The hallowed words of our Prayer-book. Nor is it, let me say, blessed Lord serve in an admirable imperfections in the discipline of the manner to recall the attention of the Establishment, which chiefly keep worshipper, if wandering, as they honest nonconformists at a distance. occur in different parts of our Service; It is rather such “ defects” and they may, I think, in each case, language of the office of baptism, be made to bear some reference to which keep seceders still seceders, that portion of the Liturgy with which and cause bitter tears to many a they stand connected. Moreover, as

LAY COMMUNICANT OF THE CHURCH. Wheatley well observes, “the repe

(We are sure that our excellent correspondtition of the prayer gives us this ad

ent who has drawn the attention of our readers vantage, that, if we did not put up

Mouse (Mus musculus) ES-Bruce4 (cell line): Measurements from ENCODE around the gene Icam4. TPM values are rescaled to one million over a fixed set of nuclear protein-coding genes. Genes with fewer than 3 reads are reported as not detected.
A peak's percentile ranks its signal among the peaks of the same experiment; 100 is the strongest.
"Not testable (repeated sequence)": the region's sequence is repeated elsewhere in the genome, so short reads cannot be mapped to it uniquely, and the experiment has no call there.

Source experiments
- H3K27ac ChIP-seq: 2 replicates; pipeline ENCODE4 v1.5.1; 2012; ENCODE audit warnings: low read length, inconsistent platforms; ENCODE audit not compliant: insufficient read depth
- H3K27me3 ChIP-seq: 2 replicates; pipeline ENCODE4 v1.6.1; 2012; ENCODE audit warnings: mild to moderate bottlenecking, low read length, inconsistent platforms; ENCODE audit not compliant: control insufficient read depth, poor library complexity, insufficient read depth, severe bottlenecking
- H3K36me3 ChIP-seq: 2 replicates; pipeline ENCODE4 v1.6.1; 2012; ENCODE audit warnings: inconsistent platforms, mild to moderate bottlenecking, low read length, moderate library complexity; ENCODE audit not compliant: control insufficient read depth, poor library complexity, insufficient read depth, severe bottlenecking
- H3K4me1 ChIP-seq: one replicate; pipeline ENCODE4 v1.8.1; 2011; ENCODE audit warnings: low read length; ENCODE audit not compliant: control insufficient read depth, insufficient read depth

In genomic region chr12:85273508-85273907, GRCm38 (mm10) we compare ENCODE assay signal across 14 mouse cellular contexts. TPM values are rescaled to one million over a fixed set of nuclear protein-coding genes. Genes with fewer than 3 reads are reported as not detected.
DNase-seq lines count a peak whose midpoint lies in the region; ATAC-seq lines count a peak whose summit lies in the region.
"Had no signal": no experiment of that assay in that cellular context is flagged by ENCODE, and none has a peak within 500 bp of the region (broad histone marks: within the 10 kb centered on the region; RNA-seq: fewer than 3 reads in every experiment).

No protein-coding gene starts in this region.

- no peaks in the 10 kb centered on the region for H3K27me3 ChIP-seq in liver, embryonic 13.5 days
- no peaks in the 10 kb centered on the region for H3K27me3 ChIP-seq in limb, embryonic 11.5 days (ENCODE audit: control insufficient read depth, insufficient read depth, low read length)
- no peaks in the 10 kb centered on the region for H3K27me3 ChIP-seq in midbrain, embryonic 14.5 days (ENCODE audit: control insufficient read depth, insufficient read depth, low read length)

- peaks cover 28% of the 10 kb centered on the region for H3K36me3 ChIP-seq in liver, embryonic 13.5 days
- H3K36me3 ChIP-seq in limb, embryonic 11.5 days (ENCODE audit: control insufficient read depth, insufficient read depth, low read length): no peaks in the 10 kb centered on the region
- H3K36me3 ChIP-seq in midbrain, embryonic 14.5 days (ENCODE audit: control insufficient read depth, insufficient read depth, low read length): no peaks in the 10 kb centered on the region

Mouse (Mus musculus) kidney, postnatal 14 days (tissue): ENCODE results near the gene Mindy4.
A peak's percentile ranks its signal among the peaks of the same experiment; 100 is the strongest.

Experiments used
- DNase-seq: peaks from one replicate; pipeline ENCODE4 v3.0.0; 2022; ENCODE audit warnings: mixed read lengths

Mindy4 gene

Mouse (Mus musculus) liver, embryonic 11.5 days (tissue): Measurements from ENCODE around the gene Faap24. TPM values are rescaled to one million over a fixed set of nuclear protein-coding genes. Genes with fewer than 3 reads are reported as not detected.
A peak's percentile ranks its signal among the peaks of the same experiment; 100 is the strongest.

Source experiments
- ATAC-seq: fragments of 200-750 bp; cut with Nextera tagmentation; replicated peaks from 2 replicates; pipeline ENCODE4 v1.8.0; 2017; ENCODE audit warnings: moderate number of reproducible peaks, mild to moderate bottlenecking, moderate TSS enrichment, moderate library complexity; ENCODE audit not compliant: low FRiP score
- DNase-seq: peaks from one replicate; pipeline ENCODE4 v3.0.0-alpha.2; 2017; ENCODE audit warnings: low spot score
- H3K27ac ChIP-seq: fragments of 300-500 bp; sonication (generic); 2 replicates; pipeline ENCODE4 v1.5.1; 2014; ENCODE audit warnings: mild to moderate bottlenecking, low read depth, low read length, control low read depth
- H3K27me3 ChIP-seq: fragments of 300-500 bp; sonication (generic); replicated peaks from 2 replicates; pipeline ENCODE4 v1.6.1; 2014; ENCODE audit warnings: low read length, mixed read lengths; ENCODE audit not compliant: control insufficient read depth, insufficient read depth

to the repetition of the Lord's prayer, and the any petition of it with fervency

“ Lay Communicant” who has answered his enough before, we may make amends

letter, both equally agree in giving the highest for it now, by asking that with a honour to that perfect form of prayer which fell doubled earnestness." And in this

from the gracious lips of our Lord. It may be remark there is much force. For what well for both to remember that the repetitions sincere Christian, when he has offered alluded to are caused by our mixing up the up the prayer, can help regretting Services in which they occur, whereas they were that he has not felt its power more, or help rejoicing when a renewed oppor- daily service of the Church. tunity occurs for joining in the music It were much to be desired that these Services of the Redeemer's words?